September 11 shocked us out of our sense of isolation, but for me, if there’s another defining issue for our generation, it’s HIV and AIDS. The fact that 40 million people worldwide are infected, that more people in Africa die every day from AIDS than ever died in the World Trade Center, is monumental. And, by the way, AIDS was the first issue to make us realize that we weren’t safe, and in the same way, because people were doing so much international travel and so on. And so 9/11 was a seminal moment, a time to say “I have to do something more.” It wasn’t like I felt like my actions had to be directly related to the problems that caused 9/11, but that there were equal problems and challenges that we had to face worldwide and on a national basis.
Sadly, it made people here more afraid, and I feared that they would move more toward isolationism at a time when we need to engage more in the world — though not in the way this administration has, which was to invade Iraq. The difference between pre-9/11 and now — I just got back from the international AIDS conference in Toronto — is that the US is no longer seen as the great savior in the world, or even as a reasonable partner at times. This administration has used fear, not just in response to terrorism, but in response to HIV and AIDS. The fear of immigrants — “don’t let them come into the country, they have AIDS, they’ll take away jobs.” It’s much easier for this administration to go over there and deal with AIDS orphans than to look at this country and to realize that there are communities more ravaged by HIV and AIDS here than in African countries.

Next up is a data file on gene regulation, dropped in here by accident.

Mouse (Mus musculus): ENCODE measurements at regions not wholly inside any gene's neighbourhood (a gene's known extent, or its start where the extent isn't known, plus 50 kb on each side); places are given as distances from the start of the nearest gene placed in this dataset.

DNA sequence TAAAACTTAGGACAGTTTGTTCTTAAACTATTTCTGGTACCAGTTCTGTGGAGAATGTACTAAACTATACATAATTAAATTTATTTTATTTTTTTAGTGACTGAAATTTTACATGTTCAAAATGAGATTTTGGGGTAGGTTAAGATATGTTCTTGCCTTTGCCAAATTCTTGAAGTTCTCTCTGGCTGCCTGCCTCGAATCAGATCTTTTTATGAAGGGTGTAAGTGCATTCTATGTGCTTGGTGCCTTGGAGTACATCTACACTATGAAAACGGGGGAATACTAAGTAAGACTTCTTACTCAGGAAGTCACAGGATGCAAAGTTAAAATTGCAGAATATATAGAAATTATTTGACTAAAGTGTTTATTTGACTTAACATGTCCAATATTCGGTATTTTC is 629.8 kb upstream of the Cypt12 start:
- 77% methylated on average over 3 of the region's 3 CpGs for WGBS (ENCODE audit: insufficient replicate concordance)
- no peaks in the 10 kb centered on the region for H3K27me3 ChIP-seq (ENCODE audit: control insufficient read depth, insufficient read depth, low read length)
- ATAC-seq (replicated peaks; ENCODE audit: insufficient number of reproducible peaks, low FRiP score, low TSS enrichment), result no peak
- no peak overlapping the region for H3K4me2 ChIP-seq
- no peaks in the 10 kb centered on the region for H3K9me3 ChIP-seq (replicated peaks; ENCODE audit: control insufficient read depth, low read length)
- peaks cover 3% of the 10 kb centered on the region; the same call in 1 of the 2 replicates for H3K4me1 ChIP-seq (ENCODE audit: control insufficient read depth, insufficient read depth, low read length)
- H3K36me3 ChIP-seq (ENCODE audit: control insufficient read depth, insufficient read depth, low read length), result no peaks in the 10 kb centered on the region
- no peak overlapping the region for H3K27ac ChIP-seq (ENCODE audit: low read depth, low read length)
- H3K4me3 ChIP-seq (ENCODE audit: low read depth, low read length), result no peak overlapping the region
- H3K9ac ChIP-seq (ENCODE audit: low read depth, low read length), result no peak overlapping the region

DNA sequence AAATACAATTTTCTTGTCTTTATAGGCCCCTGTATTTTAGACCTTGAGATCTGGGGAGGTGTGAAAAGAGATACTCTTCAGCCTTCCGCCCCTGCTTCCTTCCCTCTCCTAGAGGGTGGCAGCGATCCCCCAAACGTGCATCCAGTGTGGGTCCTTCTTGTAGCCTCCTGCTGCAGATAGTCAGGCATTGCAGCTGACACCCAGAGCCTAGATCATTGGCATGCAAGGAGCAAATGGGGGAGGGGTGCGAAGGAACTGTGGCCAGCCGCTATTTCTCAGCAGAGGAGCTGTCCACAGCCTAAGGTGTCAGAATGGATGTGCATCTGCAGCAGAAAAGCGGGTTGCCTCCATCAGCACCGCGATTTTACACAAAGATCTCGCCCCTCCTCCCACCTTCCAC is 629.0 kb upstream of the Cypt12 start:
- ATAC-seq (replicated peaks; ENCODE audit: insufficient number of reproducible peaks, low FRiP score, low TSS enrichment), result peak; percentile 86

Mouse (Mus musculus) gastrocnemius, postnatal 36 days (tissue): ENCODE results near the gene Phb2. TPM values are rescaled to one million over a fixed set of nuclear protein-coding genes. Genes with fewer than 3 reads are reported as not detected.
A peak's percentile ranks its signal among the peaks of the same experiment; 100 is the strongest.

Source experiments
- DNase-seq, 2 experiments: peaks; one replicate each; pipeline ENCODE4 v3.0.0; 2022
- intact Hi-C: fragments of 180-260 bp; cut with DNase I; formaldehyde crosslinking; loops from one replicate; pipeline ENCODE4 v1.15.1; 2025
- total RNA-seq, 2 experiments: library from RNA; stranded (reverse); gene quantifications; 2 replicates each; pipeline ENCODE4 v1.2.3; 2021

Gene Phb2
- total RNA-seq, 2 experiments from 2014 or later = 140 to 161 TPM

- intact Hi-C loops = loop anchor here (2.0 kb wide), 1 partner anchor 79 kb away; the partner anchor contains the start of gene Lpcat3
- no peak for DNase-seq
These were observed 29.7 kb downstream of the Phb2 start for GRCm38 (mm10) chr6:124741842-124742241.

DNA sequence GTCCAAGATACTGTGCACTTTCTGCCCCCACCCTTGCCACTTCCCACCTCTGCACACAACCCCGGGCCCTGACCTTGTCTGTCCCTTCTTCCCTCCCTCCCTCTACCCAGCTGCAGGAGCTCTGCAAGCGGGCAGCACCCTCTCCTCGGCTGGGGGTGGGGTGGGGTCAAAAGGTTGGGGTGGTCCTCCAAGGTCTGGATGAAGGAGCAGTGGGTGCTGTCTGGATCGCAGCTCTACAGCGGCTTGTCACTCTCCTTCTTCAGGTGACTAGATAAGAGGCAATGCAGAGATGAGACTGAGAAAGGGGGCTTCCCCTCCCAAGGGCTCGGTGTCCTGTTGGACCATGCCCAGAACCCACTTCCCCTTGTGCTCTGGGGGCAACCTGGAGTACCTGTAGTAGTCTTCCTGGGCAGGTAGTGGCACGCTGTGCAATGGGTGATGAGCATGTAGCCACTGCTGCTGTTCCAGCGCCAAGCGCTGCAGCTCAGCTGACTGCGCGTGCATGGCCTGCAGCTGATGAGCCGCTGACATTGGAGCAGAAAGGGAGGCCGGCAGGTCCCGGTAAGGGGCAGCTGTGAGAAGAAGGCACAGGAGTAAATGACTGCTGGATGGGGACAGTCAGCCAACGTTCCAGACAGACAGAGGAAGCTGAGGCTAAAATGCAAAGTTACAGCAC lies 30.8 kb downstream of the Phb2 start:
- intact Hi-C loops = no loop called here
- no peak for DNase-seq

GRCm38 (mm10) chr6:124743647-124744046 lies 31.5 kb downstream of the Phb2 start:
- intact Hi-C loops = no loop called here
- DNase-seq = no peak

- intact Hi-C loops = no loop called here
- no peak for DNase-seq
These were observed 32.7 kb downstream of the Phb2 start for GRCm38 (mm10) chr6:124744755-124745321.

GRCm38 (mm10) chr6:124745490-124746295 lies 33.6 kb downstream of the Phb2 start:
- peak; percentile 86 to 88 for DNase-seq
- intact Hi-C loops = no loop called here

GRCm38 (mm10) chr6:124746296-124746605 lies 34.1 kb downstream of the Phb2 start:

Even though I’m a big liberal and I work in nonprofits right now, I’m actually a big believer in capitalism, and at the end of the day I think that’s what’s really transformational. When you see what’s happened in the Soviet Union, the changes in China . . . I believe people in general want to better their lives, to feed their children, that that energy and effort is enough for some people and what capitalism can offer in some places. And that’s why the radical right, outside this country and in the US, is so concerned: they can’t stop progress. I think that has been the great harm of this administration: we’re falling right into their strategy — that you have to stop this progress — everything is based on morality, not on practicality. We see this in HIV and AIDS research: science-based, prevention, well-tested, evidenced-based stuff is not allowed to be funded by this administration. Instead they go after abstinence-only policies that haven’t proved to be successful. And so we’re being just as moralistic as some of these radical-right people in other places. And I think that 9/11 was the moment in which that division really became so apparent.
Carol Rose, Executive Director of the American Civil Liberties Union of Massachusetts
In the last five years, I have come to believe that our country is on the verge of losing our system of checks and balances that for more than 200 years has been the key to preserving our freedom and our Republic. I no longer believe that this is politics as usual. To the contrary, our very system of government and our most basic freedoms are now at stake.